Whiteflies

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Rank & Taxon

Family Aleyrodidae

Description

Whiteflies are not true flies but are closely related to scales, mealybugs, and aphids. Adult whiteflies are usually around 2-3 mm long. They are tiny, soft-bodied insects that resemble very small moths. Color of the insect inself varies, but they are covered with a white waxy secretion that nearly always contributes largely to the appearance of the insect, regardless of the life stage. Eggs are usually attached to the underside of the leaf with a small pedicel and are frequently laid in arcs or circles accompanied by a dusting of white wax. All stages of nymphs superficially resemble scale insects and may have ornate waxy secretions in the later instars. The first instar, or crawler, has functional legs, while subsequent instars are sessile. The fourth instar, or pupa, is 0.5-2 mm in length, oval or elongate-oval in length, with a body margin that is either smooth or variously sculpted. The pupa is generally the stage that is used to make species identifications, using the arrangement of pores and other minute structures that must be examined microscopically on mounted specimens. 

Distribution

Worldwide, though occur infrequently in cooler temperate regions; 2 subfamilies, 130 genera, representing around 1,450 described species

Biology/Life cycle

Whiteflies pass through four instars on their way from egg to adult. Whitefly reproduction is usually sexual, with fertilized eggs producing females and unfertilized eggs producing males. Eggs are usually laid on the underside of leaves in circles or arcs and are frequently conspicuous due to a dusting of white wax. The first instar, or crawler stage, emerges and attaches to the plant to begin feeding. The nymphs become immobile after their first molt, and may closely resemble scale insects in the next few stages. The fourth instar is commonly referred to as a "pupa" though it is not a true pupa. Feeding ceases during this stage, and the insect emerges as the winged adult. Phloem sap is the primary food source for whiteflies at all stages. Most pest species of whitefly have several to many generations per year, but some species are thought to have only one or two generations per year.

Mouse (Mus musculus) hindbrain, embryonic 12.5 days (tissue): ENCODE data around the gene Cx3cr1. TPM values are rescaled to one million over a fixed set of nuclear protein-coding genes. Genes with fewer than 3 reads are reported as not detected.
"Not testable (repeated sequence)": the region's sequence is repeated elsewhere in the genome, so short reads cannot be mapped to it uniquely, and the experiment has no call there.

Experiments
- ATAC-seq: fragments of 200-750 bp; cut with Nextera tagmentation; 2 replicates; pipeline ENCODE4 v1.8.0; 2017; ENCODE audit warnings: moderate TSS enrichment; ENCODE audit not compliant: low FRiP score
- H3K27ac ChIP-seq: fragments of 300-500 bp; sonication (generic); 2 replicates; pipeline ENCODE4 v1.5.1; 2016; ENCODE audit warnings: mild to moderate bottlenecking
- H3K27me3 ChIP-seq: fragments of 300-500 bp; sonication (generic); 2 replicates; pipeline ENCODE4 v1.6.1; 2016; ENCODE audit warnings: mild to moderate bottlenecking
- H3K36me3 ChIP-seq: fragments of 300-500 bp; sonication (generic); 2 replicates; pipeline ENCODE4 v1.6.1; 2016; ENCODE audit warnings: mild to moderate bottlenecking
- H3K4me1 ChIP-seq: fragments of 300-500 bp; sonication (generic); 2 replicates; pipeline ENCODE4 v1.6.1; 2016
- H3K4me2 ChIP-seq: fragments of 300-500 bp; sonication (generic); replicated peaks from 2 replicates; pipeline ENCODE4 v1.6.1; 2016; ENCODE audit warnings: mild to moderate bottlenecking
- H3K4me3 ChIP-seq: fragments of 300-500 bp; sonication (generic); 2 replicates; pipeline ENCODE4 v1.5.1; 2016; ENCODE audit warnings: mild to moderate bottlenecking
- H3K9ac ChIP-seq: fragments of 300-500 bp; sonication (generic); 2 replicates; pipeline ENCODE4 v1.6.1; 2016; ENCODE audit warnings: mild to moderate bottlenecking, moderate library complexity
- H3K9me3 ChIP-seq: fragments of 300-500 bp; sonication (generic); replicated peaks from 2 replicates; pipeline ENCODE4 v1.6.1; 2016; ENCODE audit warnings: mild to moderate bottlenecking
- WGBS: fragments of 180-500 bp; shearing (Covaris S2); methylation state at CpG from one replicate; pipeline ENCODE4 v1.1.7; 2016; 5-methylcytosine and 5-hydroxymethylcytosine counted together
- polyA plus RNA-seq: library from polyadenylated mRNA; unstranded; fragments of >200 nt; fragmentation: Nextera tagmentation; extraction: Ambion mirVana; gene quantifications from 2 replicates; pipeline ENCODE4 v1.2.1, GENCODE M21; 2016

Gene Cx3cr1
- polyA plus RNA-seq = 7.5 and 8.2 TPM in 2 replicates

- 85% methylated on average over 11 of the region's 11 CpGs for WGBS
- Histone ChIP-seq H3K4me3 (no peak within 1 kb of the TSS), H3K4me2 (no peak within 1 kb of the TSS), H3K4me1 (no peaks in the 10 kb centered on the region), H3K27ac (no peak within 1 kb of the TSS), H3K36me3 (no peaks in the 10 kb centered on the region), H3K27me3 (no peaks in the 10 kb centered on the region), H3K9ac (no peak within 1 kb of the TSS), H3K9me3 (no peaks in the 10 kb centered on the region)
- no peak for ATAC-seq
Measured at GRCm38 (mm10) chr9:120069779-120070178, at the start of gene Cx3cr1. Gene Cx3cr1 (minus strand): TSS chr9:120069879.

Hosts

Palms: primarily Cocos nucifera (coconut palm), but can also occur on other palm species including Washingtonia spp. (fan palms), Phoenix dactylifera (date palm), Veitchia merrillii (Christmas palm), and Elaeis guineensis (African oil palm)

Other: can infest a wide variety of dicotyledonous plants and are likely primarily adapted to them

Representative taxa on palms

Aleurodicus dispersus (spiraling whitefly) is commonly found on coconut palms in areas where they both occur, though it is not always considered a pest.

Aleurotrachelus atratus is found throughout the Caribbean, northern South America, and southern Florida, and infests various palm species, including coconut palm, African oil palm, and Christmas palm.

May be confused with

Some whitefly pupae can look very similar to palm aphids (Cerataphis spp.).

Additional comments

All feeding stages of whiteflies secrete honeydew and so may be accompanied by sooty mold, which flourishes on the honeydew. However, few species of whitefly are ant tended. Identification of whitefly species is usually based on the morphology of the fourth instar ("pupa") and requires mounting of specimens onto microscope slides. For definitive species confirmation, specimens should be submitted to an expert.

Some whitefly pupae can look very similar to palm aphids (Cerataphis spp.).

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October 8, 2010
Lucid CentralSouthern Plant Diagnostic NetworkUniversity of Florida ExtensionPPQAPHISUSDA